The Classic Shaker StyleDiscover the difference between the masterful and the near-miss
Synopsis: What makes a piece of furniture quintessentially Shaker? What defines the style that so many furniture makers see as the epitome of clean lines and excellent craftsmanship? If anybody knows the answers to these questions, Christian Becksvoort does. He’s spent 30-plus years around Shaker furniture: building it, restoring it, studying it. This guide contains his insights into classic Shaker style, using examples from two New England Shaker villages to illustrate where things can go wrong, and how beautiful it is when they go right.
Many furniture makers are inspired to build Shaker pieces. I can see why. After all, Shaker design embodies all you’d want in a piece of furniture. The style is defined by clean lines and excellent craftsmanship, and more importantly, the pieces are highly functional. but it can be hard to distinguish a piece that’s truly Shaker from one that’s diluted by non-Shaker influences.
Like any other seminal furniture style or movement, Shaker style experienced different periods. Initially, the Shakers were influenced by the furniture they found in New england. Then, around 1820, Shaker design came into its own. For the next 40 years, the Shakers produced their finest furniture. The worldly influences found in earlier furniture were gone and their work took on that classic and unique look the Shakers are famous for. After 1860, Shaker communities began to decline and outside influences, particularly victorian, crept back into Shaker work.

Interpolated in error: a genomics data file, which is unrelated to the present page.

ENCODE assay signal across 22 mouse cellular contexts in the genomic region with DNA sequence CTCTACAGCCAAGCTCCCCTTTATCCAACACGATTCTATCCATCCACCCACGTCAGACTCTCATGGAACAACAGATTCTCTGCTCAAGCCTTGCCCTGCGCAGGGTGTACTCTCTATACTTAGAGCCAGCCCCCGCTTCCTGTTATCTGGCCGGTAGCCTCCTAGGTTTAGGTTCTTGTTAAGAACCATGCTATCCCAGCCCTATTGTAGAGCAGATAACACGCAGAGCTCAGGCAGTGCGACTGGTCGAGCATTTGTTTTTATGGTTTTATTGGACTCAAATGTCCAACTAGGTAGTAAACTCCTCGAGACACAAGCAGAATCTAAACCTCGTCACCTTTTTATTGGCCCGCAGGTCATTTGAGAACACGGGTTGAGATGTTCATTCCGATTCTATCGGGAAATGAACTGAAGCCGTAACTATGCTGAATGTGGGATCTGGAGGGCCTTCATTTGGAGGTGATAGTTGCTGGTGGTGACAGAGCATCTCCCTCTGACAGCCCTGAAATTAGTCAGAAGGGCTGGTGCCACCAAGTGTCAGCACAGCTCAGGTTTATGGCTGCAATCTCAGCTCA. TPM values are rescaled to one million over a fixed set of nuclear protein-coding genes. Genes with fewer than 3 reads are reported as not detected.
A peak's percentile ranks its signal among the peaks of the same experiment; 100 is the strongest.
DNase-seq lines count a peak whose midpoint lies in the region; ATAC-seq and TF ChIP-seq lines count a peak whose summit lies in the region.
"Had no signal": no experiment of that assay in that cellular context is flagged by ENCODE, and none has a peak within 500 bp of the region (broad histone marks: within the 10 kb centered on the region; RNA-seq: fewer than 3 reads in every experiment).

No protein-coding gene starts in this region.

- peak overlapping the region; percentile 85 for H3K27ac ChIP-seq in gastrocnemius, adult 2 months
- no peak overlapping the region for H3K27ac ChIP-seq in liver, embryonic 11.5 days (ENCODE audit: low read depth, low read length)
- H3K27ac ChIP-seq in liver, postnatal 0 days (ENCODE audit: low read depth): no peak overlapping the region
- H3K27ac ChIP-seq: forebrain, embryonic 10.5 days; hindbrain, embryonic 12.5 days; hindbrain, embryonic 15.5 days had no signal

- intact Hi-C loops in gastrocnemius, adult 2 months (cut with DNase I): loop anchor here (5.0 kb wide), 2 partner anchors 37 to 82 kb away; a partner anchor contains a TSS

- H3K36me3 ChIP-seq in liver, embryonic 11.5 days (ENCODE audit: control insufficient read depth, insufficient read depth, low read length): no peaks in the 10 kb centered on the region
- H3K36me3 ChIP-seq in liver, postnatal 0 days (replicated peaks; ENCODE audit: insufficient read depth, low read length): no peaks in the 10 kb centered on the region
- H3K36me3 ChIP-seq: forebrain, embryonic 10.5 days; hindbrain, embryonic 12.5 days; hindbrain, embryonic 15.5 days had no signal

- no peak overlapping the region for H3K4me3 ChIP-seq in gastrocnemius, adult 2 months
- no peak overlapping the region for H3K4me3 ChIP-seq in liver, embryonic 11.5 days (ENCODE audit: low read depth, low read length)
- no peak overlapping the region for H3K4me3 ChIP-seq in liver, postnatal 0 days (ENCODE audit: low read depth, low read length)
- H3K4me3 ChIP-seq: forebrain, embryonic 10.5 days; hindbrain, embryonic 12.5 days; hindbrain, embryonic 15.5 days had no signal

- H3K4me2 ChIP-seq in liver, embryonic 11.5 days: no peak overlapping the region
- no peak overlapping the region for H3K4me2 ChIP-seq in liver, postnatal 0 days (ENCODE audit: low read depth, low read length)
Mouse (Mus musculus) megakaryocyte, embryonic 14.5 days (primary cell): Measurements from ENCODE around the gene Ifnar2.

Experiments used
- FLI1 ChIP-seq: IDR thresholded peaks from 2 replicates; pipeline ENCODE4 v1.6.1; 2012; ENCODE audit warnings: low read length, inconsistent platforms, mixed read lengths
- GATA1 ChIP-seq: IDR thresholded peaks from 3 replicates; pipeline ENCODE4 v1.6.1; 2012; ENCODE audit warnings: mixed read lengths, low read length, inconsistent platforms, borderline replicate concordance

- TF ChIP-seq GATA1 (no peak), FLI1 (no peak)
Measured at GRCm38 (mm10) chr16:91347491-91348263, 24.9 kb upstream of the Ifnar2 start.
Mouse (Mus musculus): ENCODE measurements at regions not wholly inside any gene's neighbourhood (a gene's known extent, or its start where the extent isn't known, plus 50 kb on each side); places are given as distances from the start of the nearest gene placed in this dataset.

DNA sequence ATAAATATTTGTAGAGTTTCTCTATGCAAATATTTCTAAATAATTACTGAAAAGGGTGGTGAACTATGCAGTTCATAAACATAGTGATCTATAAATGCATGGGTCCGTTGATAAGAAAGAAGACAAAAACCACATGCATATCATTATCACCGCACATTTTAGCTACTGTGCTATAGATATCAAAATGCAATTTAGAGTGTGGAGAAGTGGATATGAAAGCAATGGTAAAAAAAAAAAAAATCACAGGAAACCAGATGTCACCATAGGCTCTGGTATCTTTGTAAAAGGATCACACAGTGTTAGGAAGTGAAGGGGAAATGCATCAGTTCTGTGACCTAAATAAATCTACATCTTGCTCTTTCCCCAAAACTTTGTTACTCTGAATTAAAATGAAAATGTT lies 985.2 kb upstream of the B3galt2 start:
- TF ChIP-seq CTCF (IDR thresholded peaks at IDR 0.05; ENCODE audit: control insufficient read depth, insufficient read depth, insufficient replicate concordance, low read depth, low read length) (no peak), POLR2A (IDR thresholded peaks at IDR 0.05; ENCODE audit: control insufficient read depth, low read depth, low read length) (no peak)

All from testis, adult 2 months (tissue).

Shaker pieces are abundant, and you can copy any that strike your fancy. but to build in the truly classic style, you need to know its forms and details. I’ve been around Shaker furniture since the 1970s, helping to restore and even build pieces for the Sabbathday Lake Shakers in maine. That experience has given me insight into what makes a piece quintessentially Shaker. To help you understand the essential elements, I’ve put together this guide, drawn from two New england Shaker villages: Sabbathday Lake and Hancock. I’ll show five types of furniture, pointing out details that arose from outside and those born in the movement that make the pieces classic.
Simple and unrefined. Early stands like this one, built in 1820 at Sabbathday Lake Shaker Village in Maine, have the least ornate posts and legs. The post has a long swell-taper that ends in a small cove above a cylinder. The legs are really slightly tapered dowels fit into drilled mortises in the post. The rectangular and square-edge top is another indication of early design.
From Fine Woodworking #229
For the full article, download the PDF below: